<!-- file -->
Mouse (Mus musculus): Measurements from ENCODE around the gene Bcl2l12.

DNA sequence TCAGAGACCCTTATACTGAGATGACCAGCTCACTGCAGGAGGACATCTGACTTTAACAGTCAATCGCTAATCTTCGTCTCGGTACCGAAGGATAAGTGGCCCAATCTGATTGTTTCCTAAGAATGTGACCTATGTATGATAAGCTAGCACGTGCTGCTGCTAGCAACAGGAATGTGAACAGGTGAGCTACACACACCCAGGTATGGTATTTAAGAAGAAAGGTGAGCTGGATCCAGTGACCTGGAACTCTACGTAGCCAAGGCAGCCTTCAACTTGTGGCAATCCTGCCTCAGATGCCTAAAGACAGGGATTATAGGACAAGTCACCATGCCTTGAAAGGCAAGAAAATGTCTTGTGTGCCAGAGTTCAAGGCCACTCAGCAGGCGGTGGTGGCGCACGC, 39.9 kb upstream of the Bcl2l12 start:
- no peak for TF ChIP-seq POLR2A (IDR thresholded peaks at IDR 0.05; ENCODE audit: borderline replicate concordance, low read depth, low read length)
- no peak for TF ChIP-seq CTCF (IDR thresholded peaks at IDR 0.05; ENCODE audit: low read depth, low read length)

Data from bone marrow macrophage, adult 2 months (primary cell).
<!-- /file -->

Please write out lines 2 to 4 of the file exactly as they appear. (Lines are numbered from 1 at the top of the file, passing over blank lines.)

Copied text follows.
DNA sequence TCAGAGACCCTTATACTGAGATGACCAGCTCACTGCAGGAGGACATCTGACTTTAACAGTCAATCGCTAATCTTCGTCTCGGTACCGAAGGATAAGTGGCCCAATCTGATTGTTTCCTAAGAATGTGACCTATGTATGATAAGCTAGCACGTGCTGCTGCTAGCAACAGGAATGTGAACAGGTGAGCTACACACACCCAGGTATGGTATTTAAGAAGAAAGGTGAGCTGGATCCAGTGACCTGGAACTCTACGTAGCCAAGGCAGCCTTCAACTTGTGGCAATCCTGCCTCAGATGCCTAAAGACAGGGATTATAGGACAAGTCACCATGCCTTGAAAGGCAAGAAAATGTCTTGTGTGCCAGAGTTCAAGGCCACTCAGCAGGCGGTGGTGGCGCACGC, 39.9 kb upstream of the Bcl2l12 start:
- no peak for TF ChIP-seq POLR2A (IDR thresholded peaks at IDR 0.05; ENCODE audit: borderline replicate concordance, low read depth, low read length)
- no peak for TF ChIP-seq CTCF (IDR thresholded peaks at IDR 0.05; ENCODE audit: low read depth, low read length)